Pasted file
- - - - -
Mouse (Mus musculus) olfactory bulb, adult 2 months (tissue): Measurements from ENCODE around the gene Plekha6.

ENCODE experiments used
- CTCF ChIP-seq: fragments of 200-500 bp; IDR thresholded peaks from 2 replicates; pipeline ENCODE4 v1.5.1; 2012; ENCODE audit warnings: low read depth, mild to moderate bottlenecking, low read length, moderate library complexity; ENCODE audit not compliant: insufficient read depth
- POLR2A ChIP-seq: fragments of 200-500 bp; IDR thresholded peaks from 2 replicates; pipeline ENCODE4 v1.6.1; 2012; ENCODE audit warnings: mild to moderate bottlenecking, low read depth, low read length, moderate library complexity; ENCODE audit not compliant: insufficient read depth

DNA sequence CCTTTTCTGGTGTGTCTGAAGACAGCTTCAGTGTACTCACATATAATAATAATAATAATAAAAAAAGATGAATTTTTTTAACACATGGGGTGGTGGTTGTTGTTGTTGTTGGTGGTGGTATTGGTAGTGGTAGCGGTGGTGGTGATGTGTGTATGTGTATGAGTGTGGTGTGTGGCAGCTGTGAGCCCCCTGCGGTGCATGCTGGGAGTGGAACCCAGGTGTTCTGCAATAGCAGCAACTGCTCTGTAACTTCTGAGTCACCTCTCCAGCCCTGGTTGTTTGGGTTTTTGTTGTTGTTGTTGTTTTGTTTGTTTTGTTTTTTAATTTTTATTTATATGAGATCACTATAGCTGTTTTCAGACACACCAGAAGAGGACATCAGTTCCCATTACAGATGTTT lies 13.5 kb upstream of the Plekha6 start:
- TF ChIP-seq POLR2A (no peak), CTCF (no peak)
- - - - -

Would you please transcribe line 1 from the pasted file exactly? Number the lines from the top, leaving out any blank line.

Mouse (Mus musculus) olfactory bulb, adult 2 months (tissue): Measurements from ENCODE around the gene Plekha6.